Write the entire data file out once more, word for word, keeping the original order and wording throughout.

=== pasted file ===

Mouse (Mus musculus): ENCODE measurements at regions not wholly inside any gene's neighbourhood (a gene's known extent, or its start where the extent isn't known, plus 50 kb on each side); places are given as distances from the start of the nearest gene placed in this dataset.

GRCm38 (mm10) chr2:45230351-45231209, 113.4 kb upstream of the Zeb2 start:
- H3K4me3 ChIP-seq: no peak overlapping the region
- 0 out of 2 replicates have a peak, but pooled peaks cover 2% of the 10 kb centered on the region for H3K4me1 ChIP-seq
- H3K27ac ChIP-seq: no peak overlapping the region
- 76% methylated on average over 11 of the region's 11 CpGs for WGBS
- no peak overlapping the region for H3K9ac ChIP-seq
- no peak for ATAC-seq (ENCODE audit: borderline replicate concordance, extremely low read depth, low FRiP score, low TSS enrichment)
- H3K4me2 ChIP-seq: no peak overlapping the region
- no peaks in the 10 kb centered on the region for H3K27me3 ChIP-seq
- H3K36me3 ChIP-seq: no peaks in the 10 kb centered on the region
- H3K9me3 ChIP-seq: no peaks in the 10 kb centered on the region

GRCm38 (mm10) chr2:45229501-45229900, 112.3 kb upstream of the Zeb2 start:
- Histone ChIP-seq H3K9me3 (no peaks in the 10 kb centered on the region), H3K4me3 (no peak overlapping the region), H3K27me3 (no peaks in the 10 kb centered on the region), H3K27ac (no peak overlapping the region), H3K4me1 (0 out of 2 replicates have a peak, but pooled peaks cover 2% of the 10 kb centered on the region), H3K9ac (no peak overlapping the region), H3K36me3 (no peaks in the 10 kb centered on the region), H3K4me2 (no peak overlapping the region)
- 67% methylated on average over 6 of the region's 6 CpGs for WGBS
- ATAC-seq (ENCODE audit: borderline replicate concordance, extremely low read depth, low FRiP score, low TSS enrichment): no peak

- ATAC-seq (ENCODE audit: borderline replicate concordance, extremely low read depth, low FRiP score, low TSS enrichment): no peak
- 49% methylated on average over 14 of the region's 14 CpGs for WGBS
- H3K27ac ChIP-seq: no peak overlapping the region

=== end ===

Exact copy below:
Mouse (Mus musculus): ENCODE measurements at regions not wholly inside any gene's neighbourhood (a gene's known extent, or its start where the extent isn't known, plus 50 kb on each side); places are given as distances from the start of the nearest gene placed in this dataset.

GRCm38 (mm10) chr2:45230351-45231209, 113.4 kb upstream of the Zeb2 start:
- H3K4me3 ChIP-seq: no peak overlapping the region
- 0 out of 2 replicates have a peak, but pooled peaks cover 2% of the 10 kb centered on the region for H3K4me1 ChIP-seq
- H3K27ac ChIP-seq: no peak overlapping the region
- 76% methylated on average over 11 of the region's 11 CpGs for WGBS
- no peak overlapping the region for H3K9ac ChIP-seq
- no peak for ATAC-seq (ENCODE audit: borderline replicate concordance, extremely low read depth, low FRiP score, low TSS enrichment)
- H3K4me2 ChIP-seq: no peak overlapping the region
- no peaks in the 10 kb centered on the region for H3K27me3 ChIP-seq
- H3K36me3 ChIP-seq: no peaks in the 10 kb centered on the region
- H3K9me3 ChIP-seq: no peaks in the 10 kb centered on the region

GRCm38 (mm10) chr2:45229501-45229900, 112.3 kb upstream of the Zeb2 start:
- Histone ChIP-seq H3K9me3 (no peaks in the 10 kb centered on the region), H3K4me3 (no peak overlapping the region), H3K27me3 (no peaks in the 10 kb centered on the region), H3K27ac (no peak overlapping the region), H3K4me1 (0 out of 2 replicates have a peak, but pooled peaks cover 2% of the 10 kb centered on the region), H3K9ac (no peak overlapping the region), H3K36me3 (no peaks in the 10 kb centered on the region), H3K4me2 (no peak overlapping the region)
- 67% methylated on average over 6 of the region's 6 CpGs for WGBS
- ATAC-seq (ENCODE audit: borderline replicate concordance, extremely low read depth, low FRiP score, low TSS enrichment): no peak

- ATAC-seq (ENCODE audit: borderline replicate concordance, extremely low read depth, low FRiP score, low TSS enrichment): no peak
- 49% methylated on average over 14 of the region's 14 CpGs for WGBS
- H3K27ac ChIP-seq: no peak overlapping the region